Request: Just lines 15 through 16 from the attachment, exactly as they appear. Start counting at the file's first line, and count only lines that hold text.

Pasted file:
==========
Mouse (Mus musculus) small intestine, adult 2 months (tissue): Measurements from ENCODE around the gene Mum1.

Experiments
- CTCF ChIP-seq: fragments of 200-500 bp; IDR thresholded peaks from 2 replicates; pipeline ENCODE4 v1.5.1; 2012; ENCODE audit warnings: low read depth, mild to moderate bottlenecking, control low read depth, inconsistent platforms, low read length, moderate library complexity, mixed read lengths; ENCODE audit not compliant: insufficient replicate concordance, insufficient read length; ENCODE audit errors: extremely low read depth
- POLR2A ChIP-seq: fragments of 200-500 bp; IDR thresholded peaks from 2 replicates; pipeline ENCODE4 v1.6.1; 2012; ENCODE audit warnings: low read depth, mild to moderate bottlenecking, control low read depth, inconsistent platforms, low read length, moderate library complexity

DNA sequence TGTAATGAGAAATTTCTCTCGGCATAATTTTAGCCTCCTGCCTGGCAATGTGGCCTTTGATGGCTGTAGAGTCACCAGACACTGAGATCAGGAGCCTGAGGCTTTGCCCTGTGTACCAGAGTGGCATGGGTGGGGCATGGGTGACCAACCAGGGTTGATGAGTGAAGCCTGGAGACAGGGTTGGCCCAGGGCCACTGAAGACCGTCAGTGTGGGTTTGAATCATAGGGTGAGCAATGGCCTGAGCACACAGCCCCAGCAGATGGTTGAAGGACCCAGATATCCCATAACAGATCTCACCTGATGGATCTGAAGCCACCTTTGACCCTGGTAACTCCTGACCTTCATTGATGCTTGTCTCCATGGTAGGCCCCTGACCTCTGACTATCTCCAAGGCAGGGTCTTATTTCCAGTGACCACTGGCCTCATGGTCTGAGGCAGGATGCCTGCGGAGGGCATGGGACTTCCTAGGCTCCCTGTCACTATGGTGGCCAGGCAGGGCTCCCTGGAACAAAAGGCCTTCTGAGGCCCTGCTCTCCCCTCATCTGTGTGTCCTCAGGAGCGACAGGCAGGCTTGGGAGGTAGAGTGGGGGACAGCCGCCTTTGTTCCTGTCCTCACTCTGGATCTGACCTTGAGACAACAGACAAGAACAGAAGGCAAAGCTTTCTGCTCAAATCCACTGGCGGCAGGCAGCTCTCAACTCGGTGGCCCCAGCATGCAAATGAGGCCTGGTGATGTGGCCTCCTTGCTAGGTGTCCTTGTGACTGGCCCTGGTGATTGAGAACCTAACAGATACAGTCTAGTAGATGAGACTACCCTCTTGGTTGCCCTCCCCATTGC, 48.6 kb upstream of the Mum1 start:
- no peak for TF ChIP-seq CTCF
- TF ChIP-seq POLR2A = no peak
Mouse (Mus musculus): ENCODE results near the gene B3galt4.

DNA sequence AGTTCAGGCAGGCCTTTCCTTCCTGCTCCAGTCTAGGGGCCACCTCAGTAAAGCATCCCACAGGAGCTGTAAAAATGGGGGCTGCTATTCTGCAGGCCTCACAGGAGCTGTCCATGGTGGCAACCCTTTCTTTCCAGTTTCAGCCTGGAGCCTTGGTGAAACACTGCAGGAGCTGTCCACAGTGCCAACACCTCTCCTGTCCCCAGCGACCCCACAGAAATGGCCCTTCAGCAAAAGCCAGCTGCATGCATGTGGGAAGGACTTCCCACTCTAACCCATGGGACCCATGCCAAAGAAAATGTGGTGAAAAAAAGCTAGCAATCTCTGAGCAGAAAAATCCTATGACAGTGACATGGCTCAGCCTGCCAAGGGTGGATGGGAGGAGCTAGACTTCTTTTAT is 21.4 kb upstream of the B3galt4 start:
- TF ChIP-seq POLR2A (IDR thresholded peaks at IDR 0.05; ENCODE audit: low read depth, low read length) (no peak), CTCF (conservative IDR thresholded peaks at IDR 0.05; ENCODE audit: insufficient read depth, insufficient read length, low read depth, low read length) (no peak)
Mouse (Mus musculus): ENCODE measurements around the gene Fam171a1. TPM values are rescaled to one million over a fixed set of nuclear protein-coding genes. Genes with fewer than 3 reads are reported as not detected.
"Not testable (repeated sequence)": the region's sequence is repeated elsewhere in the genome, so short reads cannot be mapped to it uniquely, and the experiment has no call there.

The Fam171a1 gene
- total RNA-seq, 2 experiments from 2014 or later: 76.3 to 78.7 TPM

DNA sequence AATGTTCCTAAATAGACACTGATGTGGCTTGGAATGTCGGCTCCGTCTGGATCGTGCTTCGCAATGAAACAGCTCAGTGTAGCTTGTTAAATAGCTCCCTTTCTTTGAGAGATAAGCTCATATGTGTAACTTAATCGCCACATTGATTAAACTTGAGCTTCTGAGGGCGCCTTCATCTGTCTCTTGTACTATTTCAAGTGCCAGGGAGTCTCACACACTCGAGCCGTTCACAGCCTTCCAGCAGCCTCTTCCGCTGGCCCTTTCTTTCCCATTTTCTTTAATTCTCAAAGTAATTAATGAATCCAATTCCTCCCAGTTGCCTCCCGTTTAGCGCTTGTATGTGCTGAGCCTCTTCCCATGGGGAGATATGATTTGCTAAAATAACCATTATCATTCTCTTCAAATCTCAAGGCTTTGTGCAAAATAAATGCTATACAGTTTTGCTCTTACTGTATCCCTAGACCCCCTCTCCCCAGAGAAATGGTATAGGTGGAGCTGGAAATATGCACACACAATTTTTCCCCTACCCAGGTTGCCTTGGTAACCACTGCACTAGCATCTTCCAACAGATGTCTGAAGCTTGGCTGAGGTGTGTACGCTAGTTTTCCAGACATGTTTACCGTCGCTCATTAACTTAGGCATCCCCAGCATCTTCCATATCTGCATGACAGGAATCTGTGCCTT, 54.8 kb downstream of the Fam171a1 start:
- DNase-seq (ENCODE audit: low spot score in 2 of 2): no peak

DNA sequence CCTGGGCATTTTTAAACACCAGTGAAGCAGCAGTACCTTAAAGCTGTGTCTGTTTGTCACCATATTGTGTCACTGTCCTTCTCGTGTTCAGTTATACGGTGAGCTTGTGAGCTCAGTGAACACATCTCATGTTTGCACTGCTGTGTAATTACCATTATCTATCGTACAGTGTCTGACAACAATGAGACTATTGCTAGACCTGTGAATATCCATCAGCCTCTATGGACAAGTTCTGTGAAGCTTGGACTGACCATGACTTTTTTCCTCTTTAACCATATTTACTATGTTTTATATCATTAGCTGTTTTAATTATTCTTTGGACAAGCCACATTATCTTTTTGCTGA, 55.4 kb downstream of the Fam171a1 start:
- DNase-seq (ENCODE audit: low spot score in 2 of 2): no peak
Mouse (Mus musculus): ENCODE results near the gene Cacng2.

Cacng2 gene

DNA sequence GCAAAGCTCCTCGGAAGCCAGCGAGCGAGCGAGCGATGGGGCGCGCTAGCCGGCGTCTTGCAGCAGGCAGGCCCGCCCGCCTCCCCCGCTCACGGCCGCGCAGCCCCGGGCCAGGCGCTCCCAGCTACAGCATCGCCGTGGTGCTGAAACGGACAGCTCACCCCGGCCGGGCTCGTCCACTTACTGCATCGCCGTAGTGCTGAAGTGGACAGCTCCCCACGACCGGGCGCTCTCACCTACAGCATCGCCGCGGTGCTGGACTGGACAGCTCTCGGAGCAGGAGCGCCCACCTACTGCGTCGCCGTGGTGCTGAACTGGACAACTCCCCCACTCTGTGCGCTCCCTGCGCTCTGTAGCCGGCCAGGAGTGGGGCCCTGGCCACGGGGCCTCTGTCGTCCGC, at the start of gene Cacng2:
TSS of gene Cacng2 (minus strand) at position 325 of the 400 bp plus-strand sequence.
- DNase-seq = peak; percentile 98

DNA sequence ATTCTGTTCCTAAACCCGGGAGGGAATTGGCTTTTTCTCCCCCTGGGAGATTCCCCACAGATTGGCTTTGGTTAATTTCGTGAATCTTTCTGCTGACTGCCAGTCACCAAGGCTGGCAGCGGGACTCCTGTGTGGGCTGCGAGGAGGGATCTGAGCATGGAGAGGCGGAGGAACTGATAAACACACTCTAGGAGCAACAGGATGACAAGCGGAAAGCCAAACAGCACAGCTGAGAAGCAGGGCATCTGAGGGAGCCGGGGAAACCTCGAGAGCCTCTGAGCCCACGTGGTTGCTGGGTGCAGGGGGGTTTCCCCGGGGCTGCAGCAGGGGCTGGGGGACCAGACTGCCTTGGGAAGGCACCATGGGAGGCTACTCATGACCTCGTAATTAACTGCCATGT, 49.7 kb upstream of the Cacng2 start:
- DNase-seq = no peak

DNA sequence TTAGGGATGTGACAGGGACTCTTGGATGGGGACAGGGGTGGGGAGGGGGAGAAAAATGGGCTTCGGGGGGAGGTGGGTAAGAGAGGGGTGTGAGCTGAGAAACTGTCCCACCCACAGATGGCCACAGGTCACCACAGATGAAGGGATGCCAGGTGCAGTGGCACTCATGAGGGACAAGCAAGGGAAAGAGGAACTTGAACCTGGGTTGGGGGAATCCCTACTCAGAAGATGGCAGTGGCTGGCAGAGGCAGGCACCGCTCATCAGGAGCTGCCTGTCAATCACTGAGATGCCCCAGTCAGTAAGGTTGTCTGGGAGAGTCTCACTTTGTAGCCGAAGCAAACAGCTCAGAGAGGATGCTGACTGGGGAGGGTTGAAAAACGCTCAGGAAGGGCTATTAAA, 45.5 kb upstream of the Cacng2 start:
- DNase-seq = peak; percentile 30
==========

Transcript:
DNA sequence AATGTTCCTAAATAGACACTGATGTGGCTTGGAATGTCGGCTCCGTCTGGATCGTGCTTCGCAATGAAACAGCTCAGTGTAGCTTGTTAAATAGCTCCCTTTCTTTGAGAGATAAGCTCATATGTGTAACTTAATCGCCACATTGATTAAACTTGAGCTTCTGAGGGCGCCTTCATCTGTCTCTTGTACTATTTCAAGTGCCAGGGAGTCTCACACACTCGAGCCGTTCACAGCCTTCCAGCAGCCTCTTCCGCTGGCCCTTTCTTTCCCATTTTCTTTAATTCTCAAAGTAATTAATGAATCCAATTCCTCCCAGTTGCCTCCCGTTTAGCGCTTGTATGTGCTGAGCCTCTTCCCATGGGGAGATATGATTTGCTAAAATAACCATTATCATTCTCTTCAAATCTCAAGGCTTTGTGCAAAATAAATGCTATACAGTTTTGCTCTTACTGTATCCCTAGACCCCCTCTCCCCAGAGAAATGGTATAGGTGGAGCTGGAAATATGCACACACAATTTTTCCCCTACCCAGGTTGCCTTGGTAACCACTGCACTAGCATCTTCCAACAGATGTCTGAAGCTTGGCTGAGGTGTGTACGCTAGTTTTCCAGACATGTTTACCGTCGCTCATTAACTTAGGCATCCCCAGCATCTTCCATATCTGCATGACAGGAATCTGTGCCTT, 54.8 kb downstream of the Fam171a1 start:
- DNase-seq (ENCODE audit: low spot score in 2 of 2): no peak